Republicans Looking for Creative Ways to Curtail Administrative Rulemaking

Last week, Senator Ted Budd (R-NC) introduced a companion version of the Secure Payments Act (S. 4570), which was originally introduced by Rep. Blaine Luetkemeyer (R-MO) early in March, as our credit unions were preparing to Hike the Hill at the National Government Affairs Conference. S. 4570, and its House companion H.R. 7531, would require the Federal Reserve to stop rulemaking on Regulation II and its proposed reductions in debit interchange, and would require a quantitative analysis on the entire Interchange system before the rule could be finalized. The legislation would mandate the Fed to provide a full and formal report to Congress regarding the status of the Interchange system as well as how the proposed changes to Reg II would impact all stakeholders in the Interchange system before taking any further action to reduce Interchange income for financial institutions.  

Additionally, last week, the House passed the REINS Act of 2023 (H.R. 277), which is legislation that would establish a formal process requiring approval of all “major” administrative rules put in place by the Executive Branch or President’s Administration. The “Regulations from the Executive in Need of Scrutiny (REINS) Act” is a legislative concept that has been enacted in several states, including in Idaho, with the goal of increasing legislative oversight of administrative agency rulemaking with certain financial or economic impacts. The REINS Act would apply to major agency rules, defined in the current Congressional Review Act statute as any agency rule that has a financial implication on the U.S. economy of more than $100 million, would increase consumer prices, and/or a cause significant harm to the U.S. economy. If passed, the legislation would require any administrative rule that meets one of these definitions to gain Congressional approval before the proposed rule would take effect.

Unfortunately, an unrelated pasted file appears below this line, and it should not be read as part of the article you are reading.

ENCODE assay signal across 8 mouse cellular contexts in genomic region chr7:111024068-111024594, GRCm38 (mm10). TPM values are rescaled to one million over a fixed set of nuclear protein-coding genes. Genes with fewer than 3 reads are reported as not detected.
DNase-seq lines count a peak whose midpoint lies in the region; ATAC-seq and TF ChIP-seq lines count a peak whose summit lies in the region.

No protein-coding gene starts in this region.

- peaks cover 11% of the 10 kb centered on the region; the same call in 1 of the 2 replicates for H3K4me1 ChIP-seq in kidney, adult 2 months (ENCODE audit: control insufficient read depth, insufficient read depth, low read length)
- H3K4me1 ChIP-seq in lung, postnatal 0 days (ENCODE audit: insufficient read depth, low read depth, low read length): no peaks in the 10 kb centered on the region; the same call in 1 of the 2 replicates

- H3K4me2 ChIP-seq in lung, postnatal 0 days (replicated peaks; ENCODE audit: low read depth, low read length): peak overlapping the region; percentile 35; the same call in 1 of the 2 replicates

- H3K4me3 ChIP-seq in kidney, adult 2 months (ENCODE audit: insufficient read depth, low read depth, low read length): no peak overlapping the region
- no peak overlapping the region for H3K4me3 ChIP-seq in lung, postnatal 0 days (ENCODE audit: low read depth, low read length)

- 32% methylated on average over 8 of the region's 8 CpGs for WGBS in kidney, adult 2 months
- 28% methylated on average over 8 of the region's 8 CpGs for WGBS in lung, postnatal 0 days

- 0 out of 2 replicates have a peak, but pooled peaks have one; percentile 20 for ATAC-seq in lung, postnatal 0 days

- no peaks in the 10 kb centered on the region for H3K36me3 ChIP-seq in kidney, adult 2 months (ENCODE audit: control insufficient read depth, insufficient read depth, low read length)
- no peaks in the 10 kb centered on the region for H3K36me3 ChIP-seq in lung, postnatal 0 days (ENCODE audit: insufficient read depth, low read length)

Individual members of Congress who are supportive of the REINS Act see the measure as an opportunity to return legislative powers back to Congress, feeling the body has excessively delegated its Constitutional authority to the Executive Branch through rulemaking. The authors of the REINS Act believe it will provide Congress with appropriate oversight and retain accountability for the content of the laws it passes.  

It is unlikely that the REINS Act will gain traction with the current makeup of the U.S. Senate; however, the GoWest Advocacy team will continue to closely monitor this legislation as well as a growing sentiment in many offices that administrative rules have exceeded Executive Branch authority. As we know, the upcoming elections for the White House and Congressional majorities will have an impact on the future outlook of these types of bills and the future use of administrative rulemaking.       


Posted in Advocacy on the Move, Federal Advocacy.